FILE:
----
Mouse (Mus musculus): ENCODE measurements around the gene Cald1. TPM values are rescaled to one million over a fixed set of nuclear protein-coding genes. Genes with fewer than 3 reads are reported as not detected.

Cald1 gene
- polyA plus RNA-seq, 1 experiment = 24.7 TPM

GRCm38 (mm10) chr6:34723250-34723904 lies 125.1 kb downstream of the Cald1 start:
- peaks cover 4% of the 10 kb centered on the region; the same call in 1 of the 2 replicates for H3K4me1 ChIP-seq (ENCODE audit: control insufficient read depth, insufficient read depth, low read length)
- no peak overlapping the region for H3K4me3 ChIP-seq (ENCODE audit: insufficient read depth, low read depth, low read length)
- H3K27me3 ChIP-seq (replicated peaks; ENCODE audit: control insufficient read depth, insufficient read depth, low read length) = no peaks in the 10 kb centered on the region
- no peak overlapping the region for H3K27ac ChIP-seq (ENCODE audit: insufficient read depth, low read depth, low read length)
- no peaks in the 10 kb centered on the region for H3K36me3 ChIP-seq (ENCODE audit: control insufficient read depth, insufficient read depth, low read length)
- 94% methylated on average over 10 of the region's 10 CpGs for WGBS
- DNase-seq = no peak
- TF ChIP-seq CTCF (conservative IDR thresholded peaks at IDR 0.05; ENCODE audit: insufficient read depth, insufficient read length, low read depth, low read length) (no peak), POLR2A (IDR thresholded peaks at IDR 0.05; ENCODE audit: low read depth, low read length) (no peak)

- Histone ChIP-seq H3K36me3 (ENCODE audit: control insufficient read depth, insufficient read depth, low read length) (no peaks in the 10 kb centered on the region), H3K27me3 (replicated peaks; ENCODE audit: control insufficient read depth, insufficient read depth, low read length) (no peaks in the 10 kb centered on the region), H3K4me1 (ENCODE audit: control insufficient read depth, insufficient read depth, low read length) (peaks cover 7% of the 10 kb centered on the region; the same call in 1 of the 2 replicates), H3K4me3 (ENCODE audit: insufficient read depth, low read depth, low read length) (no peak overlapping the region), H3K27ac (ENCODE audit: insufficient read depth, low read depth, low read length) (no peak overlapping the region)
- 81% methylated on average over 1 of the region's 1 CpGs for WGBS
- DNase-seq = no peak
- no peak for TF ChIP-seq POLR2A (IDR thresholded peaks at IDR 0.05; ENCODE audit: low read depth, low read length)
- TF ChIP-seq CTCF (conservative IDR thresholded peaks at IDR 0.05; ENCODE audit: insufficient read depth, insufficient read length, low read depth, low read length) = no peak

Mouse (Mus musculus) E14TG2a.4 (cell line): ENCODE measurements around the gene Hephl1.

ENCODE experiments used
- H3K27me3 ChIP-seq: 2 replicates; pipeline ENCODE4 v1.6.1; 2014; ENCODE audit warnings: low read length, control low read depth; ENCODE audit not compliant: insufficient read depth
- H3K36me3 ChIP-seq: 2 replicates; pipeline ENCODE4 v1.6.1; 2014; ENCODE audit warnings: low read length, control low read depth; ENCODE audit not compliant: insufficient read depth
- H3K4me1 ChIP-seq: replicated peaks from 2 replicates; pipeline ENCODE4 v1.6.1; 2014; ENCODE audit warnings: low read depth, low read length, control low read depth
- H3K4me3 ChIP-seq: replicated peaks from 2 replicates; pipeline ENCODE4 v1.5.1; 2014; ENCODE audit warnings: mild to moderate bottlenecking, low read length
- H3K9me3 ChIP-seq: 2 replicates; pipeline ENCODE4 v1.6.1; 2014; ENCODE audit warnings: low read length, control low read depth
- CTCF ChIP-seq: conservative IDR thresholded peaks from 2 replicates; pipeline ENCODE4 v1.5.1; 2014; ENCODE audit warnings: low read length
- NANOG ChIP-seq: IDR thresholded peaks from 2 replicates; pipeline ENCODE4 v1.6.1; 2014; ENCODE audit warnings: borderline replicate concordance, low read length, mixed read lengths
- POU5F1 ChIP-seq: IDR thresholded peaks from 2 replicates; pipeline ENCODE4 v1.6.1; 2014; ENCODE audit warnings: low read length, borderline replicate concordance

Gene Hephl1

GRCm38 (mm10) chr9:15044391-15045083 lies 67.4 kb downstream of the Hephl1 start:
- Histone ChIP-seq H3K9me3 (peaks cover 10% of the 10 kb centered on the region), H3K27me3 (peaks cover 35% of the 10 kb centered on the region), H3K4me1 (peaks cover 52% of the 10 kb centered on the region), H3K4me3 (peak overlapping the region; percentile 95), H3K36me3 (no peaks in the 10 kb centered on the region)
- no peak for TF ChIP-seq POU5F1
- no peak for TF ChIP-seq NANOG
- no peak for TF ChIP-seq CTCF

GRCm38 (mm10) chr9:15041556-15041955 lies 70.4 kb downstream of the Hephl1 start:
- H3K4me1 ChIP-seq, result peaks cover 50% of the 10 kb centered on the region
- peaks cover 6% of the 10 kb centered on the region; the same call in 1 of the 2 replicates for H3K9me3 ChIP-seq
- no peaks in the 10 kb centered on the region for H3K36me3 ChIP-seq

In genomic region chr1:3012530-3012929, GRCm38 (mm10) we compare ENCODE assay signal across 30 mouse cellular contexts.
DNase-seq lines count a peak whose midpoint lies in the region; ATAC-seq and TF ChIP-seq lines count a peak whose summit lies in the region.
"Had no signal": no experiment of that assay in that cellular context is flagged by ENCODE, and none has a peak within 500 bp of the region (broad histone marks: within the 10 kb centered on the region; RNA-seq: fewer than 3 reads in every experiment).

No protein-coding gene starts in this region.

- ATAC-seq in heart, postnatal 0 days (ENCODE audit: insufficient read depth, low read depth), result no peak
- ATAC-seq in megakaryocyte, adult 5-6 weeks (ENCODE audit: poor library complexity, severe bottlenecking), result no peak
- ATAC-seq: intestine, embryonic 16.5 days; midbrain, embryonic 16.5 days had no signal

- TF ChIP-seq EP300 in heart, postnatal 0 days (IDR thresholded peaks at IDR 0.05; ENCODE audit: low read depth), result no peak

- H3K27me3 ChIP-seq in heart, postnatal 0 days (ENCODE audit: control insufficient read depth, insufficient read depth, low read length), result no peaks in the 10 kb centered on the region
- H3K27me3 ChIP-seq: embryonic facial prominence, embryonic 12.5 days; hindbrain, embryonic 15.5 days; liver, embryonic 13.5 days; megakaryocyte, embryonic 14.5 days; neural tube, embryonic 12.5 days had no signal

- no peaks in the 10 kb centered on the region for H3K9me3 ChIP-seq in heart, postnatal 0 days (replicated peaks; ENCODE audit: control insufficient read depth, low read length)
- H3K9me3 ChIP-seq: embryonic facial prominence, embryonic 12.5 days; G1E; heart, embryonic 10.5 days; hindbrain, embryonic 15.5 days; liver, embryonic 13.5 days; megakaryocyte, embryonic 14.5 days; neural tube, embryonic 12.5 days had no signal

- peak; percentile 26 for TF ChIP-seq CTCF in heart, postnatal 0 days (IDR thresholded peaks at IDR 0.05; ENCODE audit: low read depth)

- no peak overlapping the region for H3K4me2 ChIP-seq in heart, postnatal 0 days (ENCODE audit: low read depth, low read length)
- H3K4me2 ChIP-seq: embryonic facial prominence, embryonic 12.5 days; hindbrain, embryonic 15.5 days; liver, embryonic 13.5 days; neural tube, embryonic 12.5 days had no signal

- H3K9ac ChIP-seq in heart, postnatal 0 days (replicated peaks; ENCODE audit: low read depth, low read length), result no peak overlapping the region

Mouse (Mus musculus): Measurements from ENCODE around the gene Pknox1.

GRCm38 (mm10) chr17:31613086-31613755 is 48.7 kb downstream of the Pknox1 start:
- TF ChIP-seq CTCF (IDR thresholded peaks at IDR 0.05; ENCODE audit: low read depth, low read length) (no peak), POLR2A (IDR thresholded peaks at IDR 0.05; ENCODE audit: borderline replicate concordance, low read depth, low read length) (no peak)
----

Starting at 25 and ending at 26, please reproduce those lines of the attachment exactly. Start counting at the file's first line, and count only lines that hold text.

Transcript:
- CTCF ChIP-seq: conservative IDR thresholded peaks from 2 replicates; pipeline ENCODE4 v1.5.1; 2014; ENCODE audit warnings: low read length
- NANOG ChIP-seq: IDR thresholded peaks from 2 replicates; pipeline ENCODE4 v1.6.1; 2014; ENCODE audit warnings: borderline replicate concordance, low read length, mixed read lengths